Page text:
Sent: Thursday, April 28, 2005 11:12 AM
I agree with your position regarding Bar-Ilan and Haifa, but think that it is
impossible to avoid a discussion of the issue. Academic and political issues cannot really be kept apart. I think that it is our responsibility as academics to make a public stand about the boycott, as well as about the related issue of the academic freedom of the Palestinians in the territories that we have occupied. I think that it is a moral sin not to condemn the lack of freedom imposed by curfews, closures, roadblocks and systematic harassment of the Palestinian population. I think Avnery's letter was informative and honest, and I agree with it. The case of Haifa is, as I see, it different. Although the attempts in the past to get rid of Dr. Pepe had a bad smell, and like many others in this country and abroad I signed a petition to keep him in the university, I am in no professional position to judge the academic aspect of the issue. What I do understand suggests that it is far from straightforward. I am very glad that Dr. Pepe remains in the university and that it is committed to allow him to work with full academic freedom. As far as I am concerned this is the end of that matter.
As you may know, my position towards the boycott is complex. I am against a full academic boycott because I think that basic channels of communication should be kept open, but I think that a restricted set of sanctions (both economic and academic) is legitimate.
The original British petition that called for the deprivation of the special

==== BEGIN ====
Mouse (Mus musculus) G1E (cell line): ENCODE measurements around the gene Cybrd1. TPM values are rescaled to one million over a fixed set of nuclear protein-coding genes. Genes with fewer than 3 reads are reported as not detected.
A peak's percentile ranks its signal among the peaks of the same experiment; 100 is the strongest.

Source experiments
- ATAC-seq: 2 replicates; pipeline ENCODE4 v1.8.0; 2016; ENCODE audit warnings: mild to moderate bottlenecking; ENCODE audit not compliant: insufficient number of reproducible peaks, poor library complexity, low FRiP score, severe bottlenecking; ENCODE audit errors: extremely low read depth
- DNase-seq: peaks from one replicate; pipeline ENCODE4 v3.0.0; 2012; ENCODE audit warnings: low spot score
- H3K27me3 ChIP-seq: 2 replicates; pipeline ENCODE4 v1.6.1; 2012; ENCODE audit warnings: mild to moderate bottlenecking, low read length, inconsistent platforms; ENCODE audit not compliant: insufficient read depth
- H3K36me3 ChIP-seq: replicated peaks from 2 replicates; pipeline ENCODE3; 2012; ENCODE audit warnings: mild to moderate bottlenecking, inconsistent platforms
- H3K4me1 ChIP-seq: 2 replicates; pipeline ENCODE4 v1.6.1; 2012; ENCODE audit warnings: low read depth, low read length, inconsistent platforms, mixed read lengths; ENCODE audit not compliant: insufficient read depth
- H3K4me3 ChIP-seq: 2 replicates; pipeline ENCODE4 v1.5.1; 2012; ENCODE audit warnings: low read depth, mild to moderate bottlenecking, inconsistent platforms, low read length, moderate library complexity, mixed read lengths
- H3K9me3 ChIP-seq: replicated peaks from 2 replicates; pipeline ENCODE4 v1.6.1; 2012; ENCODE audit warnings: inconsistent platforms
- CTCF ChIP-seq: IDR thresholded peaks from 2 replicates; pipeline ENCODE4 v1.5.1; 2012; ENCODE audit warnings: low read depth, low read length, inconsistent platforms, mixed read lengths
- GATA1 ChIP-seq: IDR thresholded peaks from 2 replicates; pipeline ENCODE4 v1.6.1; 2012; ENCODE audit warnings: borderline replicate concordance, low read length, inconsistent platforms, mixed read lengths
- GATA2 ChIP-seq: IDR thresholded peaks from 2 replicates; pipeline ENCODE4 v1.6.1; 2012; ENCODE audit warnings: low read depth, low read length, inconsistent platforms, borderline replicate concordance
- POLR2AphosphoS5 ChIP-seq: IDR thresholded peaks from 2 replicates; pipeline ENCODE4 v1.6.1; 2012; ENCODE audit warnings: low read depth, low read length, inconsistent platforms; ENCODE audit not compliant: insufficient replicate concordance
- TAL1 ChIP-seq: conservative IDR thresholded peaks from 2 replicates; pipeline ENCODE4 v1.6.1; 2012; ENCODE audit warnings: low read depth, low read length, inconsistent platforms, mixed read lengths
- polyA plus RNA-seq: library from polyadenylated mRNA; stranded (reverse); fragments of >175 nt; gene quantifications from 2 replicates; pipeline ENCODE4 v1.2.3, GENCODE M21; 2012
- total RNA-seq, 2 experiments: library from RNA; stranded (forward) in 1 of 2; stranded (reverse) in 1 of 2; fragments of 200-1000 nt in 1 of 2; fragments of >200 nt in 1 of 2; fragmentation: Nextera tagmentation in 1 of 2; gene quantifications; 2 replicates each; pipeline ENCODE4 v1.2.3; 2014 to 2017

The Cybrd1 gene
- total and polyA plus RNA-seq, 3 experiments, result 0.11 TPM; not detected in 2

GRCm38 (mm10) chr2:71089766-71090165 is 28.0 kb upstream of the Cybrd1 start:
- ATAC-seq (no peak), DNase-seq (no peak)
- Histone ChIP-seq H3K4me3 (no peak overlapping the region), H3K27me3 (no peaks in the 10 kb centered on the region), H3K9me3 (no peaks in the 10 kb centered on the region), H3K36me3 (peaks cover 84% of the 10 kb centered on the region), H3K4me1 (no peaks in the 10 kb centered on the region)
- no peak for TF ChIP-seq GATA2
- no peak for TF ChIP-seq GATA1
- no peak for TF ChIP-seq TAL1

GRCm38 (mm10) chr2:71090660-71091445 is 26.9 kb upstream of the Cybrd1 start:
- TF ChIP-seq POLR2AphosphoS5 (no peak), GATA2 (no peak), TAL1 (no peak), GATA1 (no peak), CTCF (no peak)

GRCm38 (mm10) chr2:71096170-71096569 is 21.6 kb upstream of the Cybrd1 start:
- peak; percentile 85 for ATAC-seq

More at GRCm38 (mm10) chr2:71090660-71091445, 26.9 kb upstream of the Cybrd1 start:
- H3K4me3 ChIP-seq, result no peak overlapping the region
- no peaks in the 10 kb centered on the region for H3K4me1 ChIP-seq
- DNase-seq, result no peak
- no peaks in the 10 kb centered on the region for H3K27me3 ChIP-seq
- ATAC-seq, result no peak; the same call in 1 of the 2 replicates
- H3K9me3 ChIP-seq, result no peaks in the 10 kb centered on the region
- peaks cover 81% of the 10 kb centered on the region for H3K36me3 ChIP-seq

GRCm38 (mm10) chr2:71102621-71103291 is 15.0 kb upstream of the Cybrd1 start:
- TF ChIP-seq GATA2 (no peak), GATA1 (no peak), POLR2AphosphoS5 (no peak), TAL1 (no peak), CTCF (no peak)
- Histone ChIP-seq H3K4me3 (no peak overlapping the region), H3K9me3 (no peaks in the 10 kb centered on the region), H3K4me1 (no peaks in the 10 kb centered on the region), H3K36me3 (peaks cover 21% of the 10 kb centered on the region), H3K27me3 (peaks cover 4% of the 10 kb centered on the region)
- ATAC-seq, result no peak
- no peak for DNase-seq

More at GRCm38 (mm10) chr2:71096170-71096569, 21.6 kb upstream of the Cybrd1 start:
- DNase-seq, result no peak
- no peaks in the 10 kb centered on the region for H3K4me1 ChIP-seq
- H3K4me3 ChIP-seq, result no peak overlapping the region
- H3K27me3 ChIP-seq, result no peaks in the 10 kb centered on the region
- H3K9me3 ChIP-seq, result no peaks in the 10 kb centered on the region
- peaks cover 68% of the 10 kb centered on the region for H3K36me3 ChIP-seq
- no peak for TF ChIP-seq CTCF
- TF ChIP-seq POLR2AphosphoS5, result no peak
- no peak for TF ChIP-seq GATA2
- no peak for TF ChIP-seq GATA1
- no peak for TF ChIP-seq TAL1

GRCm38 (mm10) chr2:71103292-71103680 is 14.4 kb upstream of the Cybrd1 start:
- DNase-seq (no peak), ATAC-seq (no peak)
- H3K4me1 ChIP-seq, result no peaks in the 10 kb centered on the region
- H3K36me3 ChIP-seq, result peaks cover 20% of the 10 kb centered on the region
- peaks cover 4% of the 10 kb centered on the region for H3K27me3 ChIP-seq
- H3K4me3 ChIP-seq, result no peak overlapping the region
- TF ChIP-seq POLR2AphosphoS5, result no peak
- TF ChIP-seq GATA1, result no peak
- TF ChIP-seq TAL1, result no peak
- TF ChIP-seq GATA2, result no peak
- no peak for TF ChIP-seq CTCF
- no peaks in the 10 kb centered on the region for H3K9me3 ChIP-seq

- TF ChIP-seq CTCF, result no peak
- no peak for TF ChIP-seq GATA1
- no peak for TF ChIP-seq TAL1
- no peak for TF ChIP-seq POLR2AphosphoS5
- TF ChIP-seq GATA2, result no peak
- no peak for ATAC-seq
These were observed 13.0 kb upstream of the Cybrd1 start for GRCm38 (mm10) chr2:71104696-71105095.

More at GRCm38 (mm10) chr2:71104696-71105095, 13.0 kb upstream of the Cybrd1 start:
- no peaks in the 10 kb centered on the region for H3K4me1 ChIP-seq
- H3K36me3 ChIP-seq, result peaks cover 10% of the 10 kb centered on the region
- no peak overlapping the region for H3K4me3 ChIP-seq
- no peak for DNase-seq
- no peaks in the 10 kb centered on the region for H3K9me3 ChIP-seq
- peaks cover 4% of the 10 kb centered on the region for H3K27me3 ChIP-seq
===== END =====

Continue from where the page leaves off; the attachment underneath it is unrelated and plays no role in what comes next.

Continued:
privileges of Israel in the EU (thus making our position equivalent to any other
non-European country) seemed to me appropriate at the time, and I publicly approved of it. There were many problems with its subsequent interpretations, and many of them were unfortunate, silly and counterproductive. Clearly, the boycott issue is exceedingly complex because one has to balance the local and universal aspects of
our activities as intellectuals and scientists. The present AUT decision (although I do not agree with all parts of it, as I have made clear) is directed specifically to what they judge as political activities of universities that encourage the illegal and immoral state of occupation.
I am sick and tired of hearing that the critical and concrete decision of the AUT and similar decisions are anti-Semitic. We are singled out from all other countries because our culture, our religion and our political position do make us very central and special for the rest of the world. We also claim moral superiority and demand high moral standards, so these, in turn, are demanded from us. The assertion that every condemnation of Israeli government policy is a sign of anti-Semitism, unless in the same breath the evils in other parts of the world are also condemned, is both ridiculous and cowardly. It absolves us from responsibility and leads to a complete paralysis of action, feeding and legitimizing the unacceptable policies of our government. Like many others in Israel, who have a rather close connection with the holocaust, I do not need to be preached at about this issue. I understand very well the sensitivity and paranoia of people who, like me, had families who perished and parents who still suffer the scars of this past, but I am also very worried about the political and moral misuses of our tragic history.